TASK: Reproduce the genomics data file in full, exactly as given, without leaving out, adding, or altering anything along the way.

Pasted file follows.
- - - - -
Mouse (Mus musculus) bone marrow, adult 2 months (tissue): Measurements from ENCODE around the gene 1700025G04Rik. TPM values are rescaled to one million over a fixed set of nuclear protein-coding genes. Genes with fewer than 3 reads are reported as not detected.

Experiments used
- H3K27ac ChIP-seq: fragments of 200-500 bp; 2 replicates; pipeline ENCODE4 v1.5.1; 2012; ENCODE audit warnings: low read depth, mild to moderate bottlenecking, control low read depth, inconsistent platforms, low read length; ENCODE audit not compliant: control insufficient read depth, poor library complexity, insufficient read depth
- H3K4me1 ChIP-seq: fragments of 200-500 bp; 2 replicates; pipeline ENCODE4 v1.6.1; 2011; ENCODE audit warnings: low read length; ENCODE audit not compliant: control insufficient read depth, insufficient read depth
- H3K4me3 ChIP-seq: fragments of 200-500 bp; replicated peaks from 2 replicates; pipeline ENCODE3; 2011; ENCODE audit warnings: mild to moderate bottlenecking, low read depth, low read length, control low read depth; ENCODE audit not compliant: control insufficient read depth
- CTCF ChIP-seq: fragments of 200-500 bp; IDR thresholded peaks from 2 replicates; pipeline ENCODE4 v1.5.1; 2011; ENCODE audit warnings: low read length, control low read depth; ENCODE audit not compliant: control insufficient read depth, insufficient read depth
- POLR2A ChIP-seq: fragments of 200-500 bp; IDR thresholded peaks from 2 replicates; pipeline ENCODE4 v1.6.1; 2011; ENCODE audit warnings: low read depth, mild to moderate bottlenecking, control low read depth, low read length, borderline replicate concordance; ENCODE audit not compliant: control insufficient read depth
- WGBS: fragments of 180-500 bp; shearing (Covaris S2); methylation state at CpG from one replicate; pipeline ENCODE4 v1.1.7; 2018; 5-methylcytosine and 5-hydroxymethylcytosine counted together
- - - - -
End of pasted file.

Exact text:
Mouse (Mus musculus) bone marrow, adult 2 months (tissue): Measurements from ENCODE around the gene 1700025G04Rik. TPM values are rescaled to one million over a fixed set of nuclear protein-coding genes. Genes with fewer than 3 reads are reported as not detected.

Experiments used
- H3K27ac ChIP-seq: fragments of 200-500 bp; 2 replicates; pipeline ENCODE4 v1.5.1; 2012; ENCODE audit warnings: low read depth, mild to moderate bottlenecking, control low read depth, inconsistent platforms, low read length; ENCODE audit not compliant: control insufficient read depth, poor library complexity, insufficient read depth
- H3K4me1 ChIP-seq: fragments of 200-500 bp; 2 replicates; pipeline ENCODE4 v1.6.1; 2011; ENCODE audit warnings: low read length; ENCODE audit not compliant: control insufficient read depth, insufficient read depth
- H3K4me3 ChIP-seq: fragments of 200-500 bp; replicated peaks from 2 replicates; pipeline ENCODE3; 2011; ENCODE audit warnings: mild to moderate bottlenecking, low read depth, low read length, control low read depth; ENCODE audit not compliant: control insufficient read depth
- CTCF ChIP-seq: fragments of 200-500 bp; IDR thresholded peaks from 2 replicates; pipeline ENCODE4 v1.5.1; 2011; ENCODE audit warnings: low read length, control low read depth; ENCODE audit not compliant: control insufficient read depth, insufficient read depth
- POLR2A ChIP-seq: fragments of 200-500 bp; IDR thresholded peaks from 2 replicates; pipeline ENCODE4 v1.6.1; 2011; ENCODE audit warnings: low read depth, mild to moderate bottlenecking, control low read depth, low read length, borderline replicate concordance; ENCODE audit not compliant: control insufficient read depth
- WGBS: fragments of 180-500 bp; shearing (Covaris S2); methylation state at CpG from one replicate; pipeline ENCODE4 v1.1.7; 2018; 5-methylcytosine and 5-hydroxymethylcytosine counted together